Children pay the price for climate change inaction
Children pay the price as international community plays catch-up with climate change
International development agency Save the Children is calling for a dramatic shake-up in dealing with natural disasters linked to climate change.
The agency's latest report, In the Face of Disaster, states that governments, international organisations and aid agencies must change their tactics and prepare for natural disasters rather than just responding to them.
They must invest now to prepare in advance for the increase in the number and severity of disasters that climate change will bring. It is too late to concentrate solely on reducing carbon emissions – climate change is already having an impact. Now is the time to plan for disasters before they happen to reduce the damage they cause to the lives of vulnerable children and their families.
It is estimated that every US$1 spent on preparing for a disaster can prevent US$7 of losses. If all the countries that give money to humanitarian assistance invested an additional 10 per cent of the approximately US$10 billion they spend on responding to disasters on preparation, they could prevent US$7 billion of losses. That's enough to respond to five tsunamis.
Save the Children's Emergency Expert, Amelia Bookstein Kyazze, says: "Climate change has moved the goalposts for responding to emergencies and we, as the international community, must adapt. Investing in preparing for disasters now will not only save millions of dollars in the long run – it will save lives. Now is the time to think big."
In a previous report in its climate change series published last year, Save the Children said that 50 percent of those affected by natural disasters were children and estimated that up to 175 million children every year are likely to be affected by the kinds of natural disasters brought about by climate change.
Bookstein Kyazze adds: "It is difficult to predict exactly when and where disasters will strike, but we know which countries are vulnerable and there are many ways that we can plan for disasters.
"We know the areas where disasters recur, like the flood-prone deltas of Bangladesh, the arid drought-affected Sahel region of West Africa, the volatile Pacific Rim. Instead of playing catch up with climate change and waiting for disaster to strike, the international community should invest now in projects that will reduce the devastating impact of the natural disasters that climate change will bring."
Recent events have highlighted the difference that investing in preparation can make. In Bangladesh in November 2007, thousands of volunteers that were part of the country's cyclone preparedness programme mobilised to evacuate people living in the path of Cyclone Sidr.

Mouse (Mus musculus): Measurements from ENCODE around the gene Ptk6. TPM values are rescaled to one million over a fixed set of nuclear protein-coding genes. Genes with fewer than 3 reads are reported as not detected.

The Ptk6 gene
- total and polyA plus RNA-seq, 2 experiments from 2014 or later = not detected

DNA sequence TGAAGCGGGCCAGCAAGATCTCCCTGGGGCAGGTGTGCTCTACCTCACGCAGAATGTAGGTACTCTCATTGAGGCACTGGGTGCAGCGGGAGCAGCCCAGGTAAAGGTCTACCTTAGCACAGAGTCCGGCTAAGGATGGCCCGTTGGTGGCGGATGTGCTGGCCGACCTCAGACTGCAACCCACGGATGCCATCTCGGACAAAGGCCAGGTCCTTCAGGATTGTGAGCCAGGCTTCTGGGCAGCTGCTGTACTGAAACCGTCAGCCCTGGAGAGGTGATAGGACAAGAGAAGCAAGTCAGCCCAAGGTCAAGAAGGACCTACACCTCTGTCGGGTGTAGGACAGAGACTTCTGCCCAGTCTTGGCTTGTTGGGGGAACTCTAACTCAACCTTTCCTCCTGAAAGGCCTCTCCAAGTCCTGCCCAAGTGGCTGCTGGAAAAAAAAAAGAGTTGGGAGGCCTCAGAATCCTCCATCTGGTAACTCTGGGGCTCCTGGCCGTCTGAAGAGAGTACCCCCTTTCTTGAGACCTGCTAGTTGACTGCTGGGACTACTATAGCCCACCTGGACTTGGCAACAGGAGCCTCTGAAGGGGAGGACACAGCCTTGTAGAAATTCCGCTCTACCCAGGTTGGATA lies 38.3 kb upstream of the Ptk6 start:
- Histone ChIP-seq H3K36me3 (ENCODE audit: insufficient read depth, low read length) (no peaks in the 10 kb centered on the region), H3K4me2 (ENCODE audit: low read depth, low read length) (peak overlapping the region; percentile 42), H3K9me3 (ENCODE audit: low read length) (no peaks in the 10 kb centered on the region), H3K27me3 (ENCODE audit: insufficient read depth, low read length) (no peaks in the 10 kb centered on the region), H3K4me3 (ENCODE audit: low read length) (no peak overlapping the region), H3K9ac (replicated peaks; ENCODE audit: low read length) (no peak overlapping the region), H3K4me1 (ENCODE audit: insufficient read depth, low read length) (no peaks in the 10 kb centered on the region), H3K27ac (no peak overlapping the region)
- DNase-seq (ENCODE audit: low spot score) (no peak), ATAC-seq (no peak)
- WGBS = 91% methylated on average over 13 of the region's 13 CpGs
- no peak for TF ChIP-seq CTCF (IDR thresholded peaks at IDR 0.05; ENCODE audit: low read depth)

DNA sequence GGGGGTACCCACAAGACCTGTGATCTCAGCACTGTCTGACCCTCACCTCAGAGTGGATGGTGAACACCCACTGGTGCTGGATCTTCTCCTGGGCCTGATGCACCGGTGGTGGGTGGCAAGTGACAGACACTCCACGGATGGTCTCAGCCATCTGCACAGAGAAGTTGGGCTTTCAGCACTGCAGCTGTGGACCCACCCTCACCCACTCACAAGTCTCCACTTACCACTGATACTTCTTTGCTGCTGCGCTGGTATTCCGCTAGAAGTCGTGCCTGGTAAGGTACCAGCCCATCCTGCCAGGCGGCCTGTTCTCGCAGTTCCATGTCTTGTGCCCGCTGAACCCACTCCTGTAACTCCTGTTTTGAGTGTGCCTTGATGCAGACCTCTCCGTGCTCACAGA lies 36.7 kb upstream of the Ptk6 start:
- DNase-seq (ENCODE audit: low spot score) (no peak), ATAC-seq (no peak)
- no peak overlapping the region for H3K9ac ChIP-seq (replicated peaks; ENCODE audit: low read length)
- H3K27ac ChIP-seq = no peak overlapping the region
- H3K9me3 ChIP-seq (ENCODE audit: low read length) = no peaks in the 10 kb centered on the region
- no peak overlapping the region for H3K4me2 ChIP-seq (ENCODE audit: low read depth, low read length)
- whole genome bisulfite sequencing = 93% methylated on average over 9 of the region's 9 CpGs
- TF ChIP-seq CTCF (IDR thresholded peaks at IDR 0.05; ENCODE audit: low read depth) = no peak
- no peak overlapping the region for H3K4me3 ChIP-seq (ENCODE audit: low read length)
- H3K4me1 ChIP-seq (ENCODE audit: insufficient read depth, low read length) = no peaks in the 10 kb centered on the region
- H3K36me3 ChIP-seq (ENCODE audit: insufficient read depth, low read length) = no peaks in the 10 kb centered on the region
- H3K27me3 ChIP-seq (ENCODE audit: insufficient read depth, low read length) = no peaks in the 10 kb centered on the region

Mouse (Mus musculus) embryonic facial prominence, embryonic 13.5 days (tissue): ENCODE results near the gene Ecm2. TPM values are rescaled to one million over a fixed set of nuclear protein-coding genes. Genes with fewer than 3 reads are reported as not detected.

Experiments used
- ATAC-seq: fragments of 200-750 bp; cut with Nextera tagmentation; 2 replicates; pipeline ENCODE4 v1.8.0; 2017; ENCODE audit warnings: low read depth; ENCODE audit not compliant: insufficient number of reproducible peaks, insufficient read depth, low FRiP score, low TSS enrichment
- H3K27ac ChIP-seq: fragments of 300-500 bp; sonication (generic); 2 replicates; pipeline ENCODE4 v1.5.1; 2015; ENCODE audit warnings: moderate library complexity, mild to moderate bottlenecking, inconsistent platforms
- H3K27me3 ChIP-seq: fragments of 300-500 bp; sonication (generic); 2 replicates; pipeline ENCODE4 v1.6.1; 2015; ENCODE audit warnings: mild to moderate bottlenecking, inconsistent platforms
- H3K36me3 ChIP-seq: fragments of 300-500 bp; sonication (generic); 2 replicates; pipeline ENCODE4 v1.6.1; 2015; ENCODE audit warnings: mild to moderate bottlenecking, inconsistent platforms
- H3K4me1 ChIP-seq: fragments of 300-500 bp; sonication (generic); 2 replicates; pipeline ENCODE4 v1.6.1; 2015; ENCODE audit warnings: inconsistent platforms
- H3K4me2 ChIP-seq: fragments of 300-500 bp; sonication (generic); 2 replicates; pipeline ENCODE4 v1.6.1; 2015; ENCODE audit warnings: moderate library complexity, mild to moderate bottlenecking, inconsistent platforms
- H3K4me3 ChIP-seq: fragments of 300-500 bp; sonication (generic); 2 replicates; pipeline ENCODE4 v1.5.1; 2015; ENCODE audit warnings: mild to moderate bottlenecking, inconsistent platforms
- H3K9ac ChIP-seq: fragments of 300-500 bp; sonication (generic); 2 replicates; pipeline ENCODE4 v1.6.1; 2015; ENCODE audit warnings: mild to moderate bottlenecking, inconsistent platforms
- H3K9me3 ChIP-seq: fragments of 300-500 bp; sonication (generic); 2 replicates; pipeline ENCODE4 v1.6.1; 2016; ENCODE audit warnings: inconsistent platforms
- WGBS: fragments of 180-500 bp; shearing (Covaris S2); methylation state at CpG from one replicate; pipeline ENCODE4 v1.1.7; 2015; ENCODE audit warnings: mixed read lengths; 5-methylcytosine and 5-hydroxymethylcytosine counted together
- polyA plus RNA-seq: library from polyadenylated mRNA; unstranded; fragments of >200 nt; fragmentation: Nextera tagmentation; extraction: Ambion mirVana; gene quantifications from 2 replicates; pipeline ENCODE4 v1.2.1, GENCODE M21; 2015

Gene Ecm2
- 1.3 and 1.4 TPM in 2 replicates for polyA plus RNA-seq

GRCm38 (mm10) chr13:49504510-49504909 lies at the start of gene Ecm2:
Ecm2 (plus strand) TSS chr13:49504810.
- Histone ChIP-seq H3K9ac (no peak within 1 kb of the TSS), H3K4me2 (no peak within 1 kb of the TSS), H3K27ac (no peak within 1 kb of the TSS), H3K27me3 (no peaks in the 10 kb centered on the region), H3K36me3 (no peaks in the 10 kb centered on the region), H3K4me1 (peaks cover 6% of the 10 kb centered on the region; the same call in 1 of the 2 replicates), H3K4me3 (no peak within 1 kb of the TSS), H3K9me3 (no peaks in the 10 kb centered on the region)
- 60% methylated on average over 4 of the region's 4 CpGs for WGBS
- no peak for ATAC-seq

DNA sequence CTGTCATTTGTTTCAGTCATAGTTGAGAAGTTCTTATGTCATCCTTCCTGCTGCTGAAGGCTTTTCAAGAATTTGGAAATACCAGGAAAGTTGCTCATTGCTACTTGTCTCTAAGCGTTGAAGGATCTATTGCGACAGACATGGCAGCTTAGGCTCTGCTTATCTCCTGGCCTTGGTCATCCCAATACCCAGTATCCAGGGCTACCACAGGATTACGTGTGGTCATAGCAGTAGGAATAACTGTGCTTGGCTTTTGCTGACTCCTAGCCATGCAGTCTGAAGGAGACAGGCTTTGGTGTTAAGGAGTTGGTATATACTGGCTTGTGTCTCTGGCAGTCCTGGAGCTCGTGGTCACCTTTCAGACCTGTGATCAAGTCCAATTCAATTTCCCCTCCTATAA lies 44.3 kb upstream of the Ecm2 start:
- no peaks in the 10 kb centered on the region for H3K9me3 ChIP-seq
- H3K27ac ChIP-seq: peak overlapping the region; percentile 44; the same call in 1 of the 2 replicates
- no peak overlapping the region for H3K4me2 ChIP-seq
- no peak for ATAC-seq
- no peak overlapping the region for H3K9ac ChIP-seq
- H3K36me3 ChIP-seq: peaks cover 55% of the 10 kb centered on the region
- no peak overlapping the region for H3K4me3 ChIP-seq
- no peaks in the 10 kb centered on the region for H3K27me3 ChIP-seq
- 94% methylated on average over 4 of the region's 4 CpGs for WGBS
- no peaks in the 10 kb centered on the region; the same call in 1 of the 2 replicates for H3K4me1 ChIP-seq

The rapid response was responsible for saving thousands of lives. Fewer than 4,000 people died in 2007, compared to 140,000 in a similar-scale cyclone in 1991.
The experience of Bangladesh contrasts strongly with Myanmar in May, where there was very little preparation for disaster and a much higher death toll.
The projects that should be funded to prepare for disasters include everything from planting mangrove trees to building disaster resistant public buildings, making clear evacuation routes or setting up early warning systems. These projects, known as Disaster Risk Reduction, should involve everyone, including children living in villages, governments and international organisations.
168 countries have already reached an agreement on the need for disaster risk reduction work to take place at local, national, regional and international levels. This agreement, called the Hyogo Framework, was developed in 2005 but Save the Children is concerned that those involved are yet to deliver on their commitments.
Save the Children recommends: • Donors should commit the equivalent of an additional 10 percent of the money they currently spend on disaster response to preparing for disasters • The countries that have adopted the Hyogo framework should make good on their commitments to it and report back on the progress they are making. • Children who live in disaster-prone areas should be taught about how to respond to emergencies and should be involved in all levels of disaster risk reduction projects in their communities.